Bromyard, Hertfordshire | July 27th-29th
Evoking the spirit of the halcyon era of festivals, Nozstock – The Hidden Valley is yet another blossoming boutique affair which appears to be growing in stature year on year.
It’s been 14 years since Nozstock started life as an informal get-together between family and friendsaAnd the secret to the festival’s success has been to somehow maintain the intimacy of its origins while flourishing into a 5,000 capacity festival.
Hosted on the fully-functional Rowden Paddocks farm by the mythical figure ‘Noz’ and located in the luscious Herefordshire countryside, so far this family-run festival has resisted corporate sponsorship. Instead Nozstock relies on a loyal band of altruistic crew and locals to ensure not only its annual existence, but it’s unique eccentricity too.
The attention to detail that permeates every corner of the site is really a delight to behold. Cramming more creativity and colour into the media tent than most festivals put into a whole site, it’s impossible not to appreciate the obvious care and attention that’s gone into every aspect of the surroundings. The main Orchard Stage, which hosts a variety of acoustic and guitar acts alongside the festivals headliners, is uniquely adorned with mast, sails and hull – all wrapped up in the snaking tentacles of a giant sea monster.
This year’s theme is ‘Myths and Beasts’, and those with a ticket haven’t taken the task of dressing up at all lightly. Over the course of the weekend Crack dances with a drunken Minotaur, we’re harassed by a pair of circus urchins and we even get shot down by a gun-toting King Midas in full gold attire.
The whole site is split roughly into two and features seven separate stages that offer everything from rock, pop and indie to drum and bass, dubstep and psytrance. Over a small bridge from the main arena you’ll find the Dingle which features the laid-back bandstand as well as dedicated Comedy, Cabaret, and Cinema tents too. Wander past the Craft area, where you can try your hand at everything from leather work to clay sculpture and you’ll reach a serene lake which on Saturday evening hosts a roaring fire and folk jam under the stars.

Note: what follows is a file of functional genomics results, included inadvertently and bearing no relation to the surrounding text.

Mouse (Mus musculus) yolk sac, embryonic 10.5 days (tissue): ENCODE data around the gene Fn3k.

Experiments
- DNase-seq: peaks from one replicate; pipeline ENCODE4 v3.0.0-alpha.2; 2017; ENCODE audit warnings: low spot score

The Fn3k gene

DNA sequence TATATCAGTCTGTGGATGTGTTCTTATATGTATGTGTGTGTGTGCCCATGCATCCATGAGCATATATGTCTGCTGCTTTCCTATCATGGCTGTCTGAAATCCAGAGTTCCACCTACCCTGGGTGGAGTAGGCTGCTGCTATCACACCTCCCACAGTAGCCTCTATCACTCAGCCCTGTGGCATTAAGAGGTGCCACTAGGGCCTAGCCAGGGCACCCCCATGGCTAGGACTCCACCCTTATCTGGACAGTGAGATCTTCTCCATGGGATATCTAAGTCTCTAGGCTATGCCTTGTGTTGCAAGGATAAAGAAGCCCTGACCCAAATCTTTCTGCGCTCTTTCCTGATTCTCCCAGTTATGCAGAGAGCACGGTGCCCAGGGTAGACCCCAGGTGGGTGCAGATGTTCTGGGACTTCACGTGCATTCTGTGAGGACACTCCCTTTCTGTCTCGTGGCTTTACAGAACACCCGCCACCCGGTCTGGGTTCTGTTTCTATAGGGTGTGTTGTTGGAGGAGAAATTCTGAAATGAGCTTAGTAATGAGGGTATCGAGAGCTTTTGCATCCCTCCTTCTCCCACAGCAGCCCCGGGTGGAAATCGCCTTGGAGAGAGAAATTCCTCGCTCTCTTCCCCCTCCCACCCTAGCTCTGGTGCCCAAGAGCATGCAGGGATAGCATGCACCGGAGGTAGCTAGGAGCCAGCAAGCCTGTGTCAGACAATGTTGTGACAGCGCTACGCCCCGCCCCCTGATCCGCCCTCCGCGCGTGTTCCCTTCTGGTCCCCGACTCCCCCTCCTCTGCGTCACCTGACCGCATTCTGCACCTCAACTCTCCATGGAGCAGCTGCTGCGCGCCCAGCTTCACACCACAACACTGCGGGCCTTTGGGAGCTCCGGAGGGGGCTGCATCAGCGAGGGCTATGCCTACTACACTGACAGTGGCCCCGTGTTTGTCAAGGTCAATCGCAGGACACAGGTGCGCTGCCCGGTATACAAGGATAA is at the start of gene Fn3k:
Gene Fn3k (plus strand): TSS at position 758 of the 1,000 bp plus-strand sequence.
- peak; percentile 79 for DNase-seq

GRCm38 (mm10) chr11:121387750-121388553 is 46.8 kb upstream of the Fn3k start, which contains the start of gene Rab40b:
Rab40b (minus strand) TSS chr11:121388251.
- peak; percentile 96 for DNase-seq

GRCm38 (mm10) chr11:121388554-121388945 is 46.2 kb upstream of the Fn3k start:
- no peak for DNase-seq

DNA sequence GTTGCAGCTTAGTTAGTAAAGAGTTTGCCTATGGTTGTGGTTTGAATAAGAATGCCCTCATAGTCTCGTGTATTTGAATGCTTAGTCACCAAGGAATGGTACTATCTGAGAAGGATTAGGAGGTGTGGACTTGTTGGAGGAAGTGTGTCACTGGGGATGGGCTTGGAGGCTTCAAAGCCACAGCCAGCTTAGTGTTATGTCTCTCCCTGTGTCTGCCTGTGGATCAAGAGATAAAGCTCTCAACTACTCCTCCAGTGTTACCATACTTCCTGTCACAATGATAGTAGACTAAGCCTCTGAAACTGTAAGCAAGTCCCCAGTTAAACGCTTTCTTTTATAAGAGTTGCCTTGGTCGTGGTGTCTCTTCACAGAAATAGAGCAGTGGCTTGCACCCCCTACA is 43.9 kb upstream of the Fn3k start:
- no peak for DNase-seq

From the main Orchard Stage, fresh faced punters make their way to the Dance arena which hits full swing from sundown. Both the dance venues are working cowsheds which have been emptied and converted into authentic rural rave dens. The Bull Pen showcases up-and-coming hip-hop and breaks DJs, whist next door the larger Cubicles hosts established drum and bass and dubstep names such as Camo & Crooked,Octane & DLR, DJ Zinc, Ed Rush and old-school favourite Andy C.
Further down a narrow path and submerged in an island of trees, Bristol’s own Tribe of Frog command the psytrance proceedings with customary nous from sunrise-to-sunrise in a maelstrom of UV decorations and fluorescent colours.
Other highlights include the Correspondents who return here for a second year running, and the precocious Jake Bugg who spearheads a number of soon-to-be-big acts peppered across the line-up. London’s intriguingly named 100% Beefcock & the Titsburster also do their best to push the decibel limit on the Bandstand stage with their fearsome thrash at 2am on Sunday morning. The scene here is somewhat different that afternoon, when punters lounge on sofas and armchairs with the nymph-like harmonies of the wonderful Sproatly Smithsoothing any residual hangovers.
Sunday’s climax is a peculiar choice between Scotland’s favourite sons The Proclaimers and 90s happy hardcore aficionado Ed Solo, who gives the crowd their final high octane action with some stellar remixes of nostalgic 90s tunes from The Fugees to Manu Chao. These two acts go head to head and in many ways sum up the endearing, diverse, and jovial atmosphere that permeates the whole weekend.
Nozstock is a full colour festival that rivals even the most sepia-tinged recollections of festivals of yore. For its size there really is an unrivalled amount of distractions to supplement the diverse line-up. And with tickets selling out this year, expect Nozstock to return not necessarily bigger, but certainly better and even more eccentric than ever before.
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Words: Clark Merkin
Photos: India Roper-Evans